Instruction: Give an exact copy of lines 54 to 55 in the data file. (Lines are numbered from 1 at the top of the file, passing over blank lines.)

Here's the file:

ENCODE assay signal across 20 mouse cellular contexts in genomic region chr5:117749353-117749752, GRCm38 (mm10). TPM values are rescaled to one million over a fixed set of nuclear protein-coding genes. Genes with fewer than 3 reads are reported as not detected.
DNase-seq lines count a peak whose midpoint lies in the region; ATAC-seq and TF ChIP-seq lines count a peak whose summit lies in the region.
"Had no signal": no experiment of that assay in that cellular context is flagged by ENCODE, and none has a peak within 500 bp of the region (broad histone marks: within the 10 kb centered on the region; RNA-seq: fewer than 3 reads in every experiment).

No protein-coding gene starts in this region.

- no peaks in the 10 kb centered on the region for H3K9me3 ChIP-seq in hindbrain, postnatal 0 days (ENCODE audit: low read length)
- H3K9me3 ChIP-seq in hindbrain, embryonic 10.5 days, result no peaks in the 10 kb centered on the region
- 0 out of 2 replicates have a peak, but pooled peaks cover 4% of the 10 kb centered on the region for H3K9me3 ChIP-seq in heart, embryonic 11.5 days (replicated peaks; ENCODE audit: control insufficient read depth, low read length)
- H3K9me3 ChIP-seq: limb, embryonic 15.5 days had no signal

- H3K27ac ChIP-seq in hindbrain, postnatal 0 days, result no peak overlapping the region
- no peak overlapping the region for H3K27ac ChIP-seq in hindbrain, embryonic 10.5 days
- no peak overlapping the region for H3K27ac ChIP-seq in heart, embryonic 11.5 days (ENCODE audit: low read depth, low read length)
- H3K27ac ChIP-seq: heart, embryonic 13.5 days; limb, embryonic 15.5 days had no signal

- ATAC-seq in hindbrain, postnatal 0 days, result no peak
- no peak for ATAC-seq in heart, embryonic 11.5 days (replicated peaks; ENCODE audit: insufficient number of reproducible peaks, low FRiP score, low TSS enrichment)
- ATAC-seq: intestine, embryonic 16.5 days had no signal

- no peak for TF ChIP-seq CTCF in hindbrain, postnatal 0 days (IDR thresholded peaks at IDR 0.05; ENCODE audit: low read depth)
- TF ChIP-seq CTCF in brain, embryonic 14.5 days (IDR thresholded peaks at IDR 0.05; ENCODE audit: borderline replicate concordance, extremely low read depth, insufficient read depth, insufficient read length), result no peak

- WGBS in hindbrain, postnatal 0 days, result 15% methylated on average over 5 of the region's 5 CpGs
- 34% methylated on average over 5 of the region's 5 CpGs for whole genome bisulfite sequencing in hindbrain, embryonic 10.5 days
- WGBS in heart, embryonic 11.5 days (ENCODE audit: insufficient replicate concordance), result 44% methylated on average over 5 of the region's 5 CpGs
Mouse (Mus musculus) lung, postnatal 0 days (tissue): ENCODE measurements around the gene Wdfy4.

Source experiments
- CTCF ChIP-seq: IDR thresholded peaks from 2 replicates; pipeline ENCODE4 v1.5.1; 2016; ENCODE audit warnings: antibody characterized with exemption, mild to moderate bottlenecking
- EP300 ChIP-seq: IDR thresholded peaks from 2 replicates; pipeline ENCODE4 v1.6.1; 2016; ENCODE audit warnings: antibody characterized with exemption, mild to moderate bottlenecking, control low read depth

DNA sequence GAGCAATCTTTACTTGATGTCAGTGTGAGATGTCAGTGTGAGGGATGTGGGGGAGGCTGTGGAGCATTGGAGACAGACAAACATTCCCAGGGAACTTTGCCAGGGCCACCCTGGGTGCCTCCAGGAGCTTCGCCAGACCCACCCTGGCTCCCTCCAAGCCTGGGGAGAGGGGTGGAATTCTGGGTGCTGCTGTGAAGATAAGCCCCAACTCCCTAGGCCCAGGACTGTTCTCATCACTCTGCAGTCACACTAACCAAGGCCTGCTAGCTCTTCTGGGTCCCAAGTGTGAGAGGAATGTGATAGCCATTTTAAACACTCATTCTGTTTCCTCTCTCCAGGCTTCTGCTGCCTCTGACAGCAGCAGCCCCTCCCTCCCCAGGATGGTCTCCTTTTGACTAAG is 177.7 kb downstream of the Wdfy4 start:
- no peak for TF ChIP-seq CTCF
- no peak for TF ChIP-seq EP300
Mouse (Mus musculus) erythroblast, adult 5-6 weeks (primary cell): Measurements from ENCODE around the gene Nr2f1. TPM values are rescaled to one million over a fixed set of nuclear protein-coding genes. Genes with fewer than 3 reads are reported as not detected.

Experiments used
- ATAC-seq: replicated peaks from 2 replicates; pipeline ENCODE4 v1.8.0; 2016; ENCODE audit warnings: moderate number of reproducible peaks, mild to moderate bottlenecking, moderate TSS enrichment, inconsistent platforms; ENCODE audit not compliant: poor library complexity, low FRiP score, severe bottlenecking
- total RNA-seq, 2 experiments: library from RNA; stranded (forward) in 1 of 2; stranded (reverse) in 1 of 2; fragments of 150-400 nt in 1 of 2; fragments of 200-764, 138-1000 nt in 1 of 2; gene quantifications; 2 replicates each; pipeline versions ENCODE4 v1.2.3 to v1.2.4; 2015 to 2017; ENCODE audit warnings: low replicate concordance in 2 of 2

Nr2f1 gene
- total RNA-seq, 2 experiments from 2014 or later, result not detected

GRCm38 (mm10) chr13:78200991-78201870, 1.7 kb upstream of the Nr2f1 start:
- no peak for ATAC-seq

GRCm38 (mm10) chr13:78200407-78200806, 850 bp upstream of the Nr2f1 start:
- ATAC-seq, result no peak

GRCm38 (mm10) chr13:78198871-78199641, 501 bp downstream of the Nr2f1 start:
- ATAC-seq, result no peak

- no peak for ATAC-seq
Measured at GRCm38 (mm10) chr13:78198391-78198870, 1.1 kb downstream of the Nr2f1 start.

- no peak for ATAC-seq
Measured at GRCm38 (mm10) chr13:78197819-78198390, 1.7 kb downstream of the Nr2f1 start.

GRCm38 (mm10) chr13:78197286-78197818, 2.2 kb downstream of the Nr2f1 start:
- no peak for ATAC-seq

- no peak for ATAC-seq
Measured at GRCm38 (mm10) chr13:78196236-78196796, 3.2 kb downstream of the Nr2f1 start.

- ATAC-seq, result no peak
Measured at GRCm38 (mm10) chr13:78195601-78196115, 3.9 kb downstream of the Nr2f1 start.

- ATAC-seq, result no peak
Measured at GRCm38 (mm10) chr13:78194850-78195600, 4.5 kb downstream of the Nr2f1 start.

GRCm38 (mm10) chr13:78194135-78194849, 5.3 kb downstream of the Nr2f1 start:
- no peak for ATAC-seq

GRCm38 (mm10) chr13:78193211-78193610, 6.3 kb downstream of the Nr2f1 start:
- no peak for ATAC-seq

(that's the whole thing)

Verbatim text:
GRCm38 (mm10) chr13:78193211-78193610, 6.3 kb downstream of the Nr2f1 start:
- no peak for ATAC-seq